Health Minister Zweli Mkhize announced on Wednesday 1 April that the total number of COVID-19 cases have risen to 1 380. This is an increase of 27 since Tuesday 31 March. A total of 44 202 tests have been conducted in the country so far.
Mkhize announced on Tuesday that the cases had risen to 1 353 and so did the national death toll. According to the health minister, there has been a total of five deaths.
Latest COVID-19 death toll in SA
Mkhize did not announce an updated death toll on Wednesday which means the death toll still stands at five.
One of the five deaths included an internationally renowned scientist and HIV researcher by the name of Gita Ramjee. She passed away in Durban on Tuesday. A former colleague confirmed that she lost her life due to complications arising from COVID-19.
“We feel robbed by her passing”
Health Minister Zweli Mkhize
Mkhize said the following in a statement on Tuesday:
“A 46-year-old female from KwaZulu-Natal, who had an underlying condition of hypertension chronic asthma and at the time of admission, presented with an acute asthmatic attack, has died.”
A 79-year-old male from Gauteng also presented with respiratory distress and lost his life. These two deaths brought the COVID-19 death toll to five.
Around 10 000 community health workers to be deployed
A total of 10 000 community healthcare workers will be deployed across the country to conduct door-to-door screening for COVID-19 in the most vulnerable communities.
“We will be conducting screening and not tests: The field workers will not conduct any tests, but will refer any persons suspected of having coronavirus to the nearest CHC, clinic or hospital,” said Mkhize.
On Tuesday, 5 400 field workers were mobilised and a “dry run” was done at Alexandra by the Gauteng Health Department.
“Other areas that will be targeted at this stage, are Diepsloot and Khayelitsha and by Friday 3 April, we will have extended to other high-density areas of concern,” said Mkhize on Tuesday.
Mkhize also launched 60 mobile testing units on Wednesday evening.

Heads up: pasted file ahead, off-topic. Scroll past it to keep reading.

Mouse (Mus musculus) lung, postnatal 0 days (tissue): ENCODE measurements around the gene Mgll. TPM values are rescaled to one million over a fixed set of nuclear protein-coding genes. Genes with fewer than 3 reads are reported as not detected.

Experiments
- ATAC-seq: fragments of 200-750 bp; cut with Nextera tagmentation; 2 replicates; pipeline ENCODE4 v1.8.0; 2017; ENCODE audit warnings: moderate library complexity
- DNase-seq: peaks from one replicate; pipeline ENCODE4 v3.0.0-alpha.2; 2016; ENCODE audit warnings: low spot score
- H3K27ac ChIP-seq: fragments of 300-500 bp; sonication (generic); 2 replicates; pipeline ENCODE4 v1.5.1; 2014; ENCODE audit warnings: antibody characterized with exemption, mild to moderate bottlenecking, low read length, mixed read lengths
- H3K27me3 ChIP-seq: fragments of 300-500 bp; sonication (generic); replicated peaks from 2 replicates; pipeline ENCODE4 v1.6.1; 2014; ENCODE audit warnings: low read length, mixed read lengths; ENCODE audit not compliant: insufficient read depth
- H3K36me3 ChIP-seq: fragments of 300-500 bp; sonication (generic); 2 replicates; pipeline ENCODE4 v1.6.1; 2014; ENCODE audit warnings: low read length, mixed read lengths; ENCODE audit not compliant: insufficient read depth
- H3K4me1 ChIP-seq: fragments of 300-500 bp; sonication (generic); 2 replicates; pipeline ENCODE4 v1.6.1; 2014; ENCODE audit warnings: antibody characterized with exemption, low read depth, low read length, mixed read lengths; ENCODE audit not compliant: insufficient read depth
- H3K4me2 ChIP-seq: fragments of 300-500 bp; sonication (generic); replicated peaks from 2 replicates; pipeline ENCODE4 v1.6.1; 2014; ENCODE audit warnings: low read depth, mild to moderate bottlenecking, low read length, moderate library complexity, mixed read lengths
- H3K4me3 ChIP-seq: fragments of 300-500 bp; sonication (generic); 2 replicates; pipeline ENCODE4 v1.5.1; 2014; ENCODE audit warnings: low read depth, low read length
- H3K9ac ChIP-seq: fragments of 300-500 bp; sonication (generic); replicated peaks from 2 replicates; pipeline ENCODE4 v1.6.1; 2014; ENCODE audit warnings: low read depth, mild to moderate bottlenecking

Mbalula revises lockdown regulations for taxis
Transport Minister Fikile Mbalula announced on Wednesday that there will be revised lockdown regulations for taxis to curb the spread of COVID-19.
During the lockdown period, the following public transport vehicles must reduce the number of maximum passengers – with no masks – to 70% of the licensed capacity as follows:
- A minibus licensed to carry 10 passengers, is limited to carry a maximum of seven passengers;
- A minibus licensed to carry 15 passengers, is limited to carry the maximum of 10 passengers;
- A midi-bus permitted to carry a maximum of 22 passengers, is limited to carry a maximum of 15 passengers; and
- A vehicle licensed to carry a maximum of four passengers is limited to carrying 50% of its permissible passenger-carrying capacity.
Alternatively, during the lockdown period, all minibus and midi-bus taxi vehicles are permitted to load their maximum 100% passenger loading capacity, provided that all passengers are wearing masks to combat the spread of COVID-19. The masks must be of the following categories:
- Surgical masks; and
- N95 respiratory masks.
“We require public transport operators to adhere to the directions on sanitising vehicles and put measures in place to give effect to social distancing at all material times,” he said.